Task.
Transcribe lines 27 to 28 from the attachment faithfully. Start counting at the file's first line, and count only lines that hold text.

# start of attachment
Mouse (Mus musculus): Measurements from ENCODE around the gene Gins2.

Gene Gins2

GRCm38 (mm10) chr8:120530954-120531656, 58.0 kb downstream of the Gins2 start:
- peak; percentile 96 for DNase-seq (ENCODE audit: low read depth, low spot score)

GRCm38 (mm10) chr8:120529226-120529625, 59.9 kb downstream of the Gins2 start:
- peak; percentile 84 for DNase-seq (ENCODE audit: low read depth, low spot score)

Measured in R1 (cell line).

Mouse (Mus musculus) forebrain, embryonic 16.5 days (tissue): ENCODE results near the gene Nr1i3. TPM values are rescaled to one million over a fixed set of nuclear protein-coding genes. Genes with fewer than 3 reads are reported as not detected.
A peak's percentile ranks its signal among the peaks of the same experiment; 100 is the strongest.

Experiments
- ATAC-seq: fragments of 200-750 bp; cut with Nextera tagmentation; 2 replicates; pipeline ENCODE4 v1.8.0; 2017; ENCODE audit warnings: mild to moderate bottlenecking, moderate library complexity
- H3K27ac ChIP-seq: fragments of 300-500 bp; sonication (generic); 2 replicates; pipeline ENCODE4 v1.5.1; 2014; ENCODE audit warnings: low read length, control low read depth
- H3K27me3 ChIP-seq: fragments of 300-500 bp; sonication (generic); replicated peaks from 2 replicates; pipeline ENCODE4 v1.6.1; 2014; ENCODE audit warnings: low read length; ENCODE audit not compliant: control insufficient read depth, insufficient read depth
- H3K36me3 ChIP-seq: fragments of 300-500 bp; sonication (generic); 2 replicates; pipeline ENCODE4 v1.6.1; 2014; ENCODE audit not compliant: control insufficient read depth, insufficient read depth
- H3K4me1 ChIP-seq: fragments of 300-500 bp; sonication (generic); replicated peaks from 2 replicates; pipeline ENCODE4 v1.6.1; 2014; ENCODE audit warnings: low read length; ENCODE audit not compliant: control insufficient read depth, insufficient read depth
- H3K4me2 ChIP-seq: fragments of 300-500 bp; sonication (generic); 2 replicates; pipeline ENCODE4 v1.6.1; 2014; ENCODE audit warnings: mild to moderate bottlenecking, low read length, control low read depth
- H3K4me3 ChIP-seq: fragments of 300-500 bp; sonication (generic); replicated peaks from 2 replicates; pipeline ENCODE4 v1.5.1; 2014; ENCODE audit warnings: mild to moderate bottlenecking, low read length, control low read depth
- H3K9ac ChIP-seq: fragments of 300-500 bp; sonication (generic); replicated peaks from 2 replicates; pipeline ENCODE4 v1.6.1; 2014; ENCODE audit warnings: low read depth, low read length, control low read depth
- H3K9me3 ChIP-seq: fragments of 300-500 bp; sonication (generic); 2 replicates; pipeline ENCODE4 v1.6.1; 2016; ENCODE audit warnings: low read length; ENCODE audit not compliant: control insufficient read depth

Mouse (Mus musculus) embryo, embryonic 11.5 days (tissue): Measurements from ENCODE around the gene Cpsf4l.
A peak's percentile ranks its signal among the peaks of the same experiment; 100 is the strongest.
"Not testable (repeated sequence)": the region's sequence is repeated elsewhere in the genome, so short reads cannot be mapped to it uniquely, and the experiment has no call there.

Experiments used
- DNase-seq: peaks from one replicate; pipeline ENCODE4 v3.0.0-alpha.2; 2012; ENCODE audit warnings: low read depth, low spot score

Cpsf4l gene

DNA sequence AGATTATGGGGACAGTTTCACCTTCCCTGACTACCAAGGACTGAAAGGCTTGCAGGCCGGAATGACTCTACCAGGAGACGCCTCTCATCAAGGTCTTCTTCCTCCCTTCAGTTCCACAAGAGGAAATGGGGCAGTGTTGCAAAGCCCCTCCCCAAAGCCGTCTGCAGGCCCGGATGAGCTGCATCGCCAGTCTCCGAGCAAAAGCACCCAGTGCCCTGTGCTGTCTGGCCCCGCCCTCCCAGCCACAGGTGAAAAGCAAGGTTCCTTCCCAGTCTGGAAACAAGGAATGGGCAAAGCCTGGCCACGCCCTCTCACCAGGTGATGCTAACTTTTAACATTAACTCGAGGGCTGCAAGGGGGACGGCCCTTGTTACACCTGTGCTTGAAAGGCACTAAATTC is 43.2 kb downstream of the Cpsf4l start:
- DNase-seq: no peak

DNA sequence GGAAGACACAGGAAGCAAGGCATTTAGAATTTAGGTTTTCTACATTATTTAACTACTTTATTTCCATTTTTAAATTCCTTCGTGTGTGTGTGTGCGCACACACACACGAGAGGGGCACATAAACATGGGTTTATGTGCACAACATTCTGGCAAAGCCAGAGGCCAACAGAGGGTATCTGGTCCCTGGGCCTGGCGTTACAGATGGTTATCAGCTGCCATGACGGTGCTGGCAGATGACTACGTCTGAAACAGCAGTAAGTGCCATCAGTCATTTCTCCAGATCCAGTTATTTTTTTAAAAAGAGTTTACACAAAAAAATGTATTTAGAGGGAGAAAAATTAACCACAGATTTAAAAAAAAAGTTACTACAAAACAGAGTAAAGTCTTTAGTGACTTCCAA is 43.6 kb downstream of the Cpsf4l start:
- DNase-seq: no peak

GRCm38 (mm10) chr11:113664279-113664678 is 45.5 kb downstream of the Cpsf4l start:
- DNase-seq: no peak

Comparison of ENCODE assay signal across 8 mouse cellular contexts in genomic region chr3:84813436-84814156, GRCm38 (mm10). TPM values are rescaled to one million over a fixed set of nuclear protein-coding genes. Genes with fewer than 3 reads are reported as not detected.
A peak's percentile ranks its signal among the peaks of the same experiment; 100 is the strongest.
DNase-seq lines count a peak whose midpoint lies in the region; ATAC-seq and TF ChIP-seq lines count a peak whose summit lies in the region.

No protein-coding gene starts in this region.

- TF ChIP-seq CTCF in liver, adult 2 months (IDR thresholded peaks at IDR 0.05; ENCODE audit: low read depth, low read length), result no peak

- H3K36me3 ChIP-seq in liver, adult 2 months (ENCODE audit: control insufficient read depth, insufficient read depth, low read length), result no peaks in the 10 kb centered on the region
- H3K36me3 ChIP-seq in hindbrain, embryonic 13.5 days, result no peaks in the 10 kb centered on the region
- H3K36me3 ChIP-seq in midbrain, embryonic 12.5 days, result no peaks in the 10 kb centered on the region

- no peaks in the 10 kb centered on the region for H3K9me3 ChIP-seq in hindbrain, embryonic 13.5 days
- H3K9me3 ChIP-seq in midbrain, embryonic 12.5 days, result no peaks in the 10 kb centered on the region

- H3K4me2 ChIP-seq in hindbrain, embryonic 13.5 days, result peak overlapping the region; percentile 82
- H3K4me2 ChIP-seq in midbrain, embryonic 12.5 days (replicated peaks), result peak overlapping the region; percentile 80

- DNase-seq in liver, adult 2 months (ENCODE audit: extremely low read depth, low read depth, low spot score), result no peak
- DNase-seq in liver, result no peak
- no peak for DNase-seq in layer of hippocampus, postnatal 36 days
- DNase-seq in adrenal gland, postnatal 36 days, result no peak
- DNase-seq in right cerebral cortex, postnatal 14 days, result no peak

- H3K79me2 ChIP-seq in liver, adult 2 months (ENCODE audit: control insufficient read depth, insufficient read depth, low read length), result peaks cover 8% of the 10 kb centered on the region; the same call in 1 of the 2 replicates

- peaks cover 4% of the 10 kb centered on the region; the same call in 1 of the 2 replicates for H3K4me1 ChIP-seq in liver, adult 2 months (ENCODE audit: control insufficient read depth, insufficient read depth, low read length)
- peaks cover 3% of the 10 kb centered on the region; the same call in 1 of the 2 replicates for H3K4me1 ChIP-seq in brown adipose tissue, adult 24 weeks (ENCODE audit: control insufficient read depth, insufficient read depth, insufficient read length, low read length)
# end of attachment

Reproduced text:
- DNase-seq: no peak

DNA sequence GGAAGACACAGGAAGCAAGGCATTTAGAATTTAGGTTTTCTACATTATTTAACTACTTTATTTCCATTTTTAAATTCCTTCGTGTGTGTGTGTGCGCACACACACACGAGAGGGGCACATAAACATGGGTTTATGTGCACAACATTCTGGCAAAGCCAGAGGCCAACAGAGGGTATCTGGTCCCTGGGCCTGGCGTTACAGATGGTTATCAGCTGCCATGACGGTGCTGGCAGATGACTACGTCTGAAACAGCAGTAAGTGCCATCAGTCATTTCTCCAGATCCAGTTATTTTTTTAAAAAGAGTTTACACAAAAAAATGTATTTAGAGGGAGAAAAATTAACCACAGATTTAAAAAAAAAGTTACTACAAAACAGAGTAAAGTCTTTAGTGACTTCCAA is 43.6 kb downstream of the Cpsf4l start: